We suspected that this year's activities would be larger and louder than those of last year. Growing economic problems and political rhetoric has been increasing tensions throughout Albania over the past months. In many respects it feels as though people are just waiting and picking for a fight. For the first time since we moved into the house, the only cars parked on our normally vehicle clogged street were the two abandoned ones that have been deteriorating by the day as they get picked clean of parts. One of our neighbors had moved their car off of the street and into the safety of cover under their balcony. Another had covered their vehicle in rugs and tarps which we surmised was a protective measure against falling debris.
Sidney loves fireworks and we had promised him that if he went to bed we would wake him up in time to watch the midnight fireworks. Yes, he was in bed by his usual bedtime but never went to sleep so at 23.00 we bundled him up and brought him out onto the balcony with us to watch the developing festivities. At this hour the air was already heavy with the smell of sulphur and smoke and from our third floor perch we could see smaller explosions filling the night sky throughout Tirana. On occasion we thought we heard gunfire mixed in with explosion of firecrackers and the sight of hundreds of military issued (ammunition) red tracer rounds confirmed this theory.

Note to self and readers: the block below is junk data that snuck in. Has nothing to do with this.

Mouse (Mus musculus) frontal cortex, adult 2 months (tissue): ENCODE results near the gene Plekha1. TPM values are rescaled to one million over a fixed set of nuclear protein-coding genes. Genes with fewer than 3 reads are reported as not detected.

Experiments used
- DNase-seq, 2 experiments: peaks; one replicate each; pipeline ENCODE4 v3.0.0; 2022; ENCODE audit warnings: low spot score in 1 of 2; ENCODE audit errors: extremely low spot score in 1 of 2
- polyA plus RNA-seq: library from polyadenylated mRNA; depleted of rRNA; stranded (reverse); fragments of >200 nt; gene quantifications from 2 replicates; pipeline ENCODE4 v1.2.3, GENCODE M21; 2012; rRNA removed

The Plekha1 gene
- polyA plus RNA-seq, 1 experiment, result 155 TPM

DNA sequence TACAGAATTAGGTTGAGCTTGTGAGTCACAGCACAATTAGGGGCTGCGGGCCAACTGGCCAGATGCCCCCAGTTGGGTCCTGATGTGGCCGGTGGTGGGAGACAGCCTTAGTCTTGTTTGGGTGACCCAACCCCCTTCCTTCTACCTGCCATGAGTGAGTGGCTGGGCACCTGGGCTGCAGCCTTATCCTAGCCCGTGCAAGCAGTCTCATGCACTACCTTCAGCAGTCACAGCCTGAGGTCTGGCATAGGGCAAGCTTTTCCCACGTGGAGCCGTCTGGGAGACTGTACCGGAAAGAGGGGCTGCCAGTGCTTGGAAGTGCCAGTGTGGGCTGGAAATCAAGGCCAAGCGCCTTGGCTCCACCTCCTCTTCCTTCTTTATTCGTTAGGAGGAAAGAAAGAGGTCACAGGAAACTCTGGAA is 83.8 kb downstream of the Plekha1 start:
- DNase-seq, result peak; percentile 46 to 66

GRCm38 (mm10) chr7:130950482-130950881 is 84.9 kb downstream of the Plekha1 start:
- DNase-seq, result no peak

Shortly before midnight the neighborhood and the city turned eerily quiet. There were neither explosions nor fireworks and even the kids on our street had disappeared. The once roaring bonfire had dwindled to a few embers. From the safety of our balcony we wondered what was going to happen next. At 23.50 the city suddenly came back to life with explosions of lights, noise, and smoke. We had a 360 degree view of the spectacle as fireworks came fast and furious from every direction. It was a sensory overload. With the exception of a couple of overly loud, too close to home explosions, Sidney was a trooper as he took in what can only be explained as an indescribable light show. I fear he has now been spoiled and won't find much excitement in watching the big ball drip in Times Square.
|Wrapped up and waiting for the fun to begin|
|OK, this one was a bit close for comfort--thrown by |
our neighbors directly across the street from us,
it came flying by our balcony
|And more lights|
|Looking in the other direction|
|View of central Tirana|
The spectacle continued in full force for close to half an hour. Even after we had gone back inside we could hear the sounds of errant fireworks and explosions. Pictures can't adequately describe the experience of being in the midst of an Albanian New Year's celebration. Here is a You-Tube clip that provides a better sense of what it is really like. The only thing missing is the smell of the sulphuric smell of fireworks and gunpowder.
Today has dawned as a crystal clear and sunny winter day but one only needs to inhale deeply and you are reminded of last night's festivities. We survived the ushering in of 2013 in an explosive way. So here's to a healthy, safe, and happy rest of the year!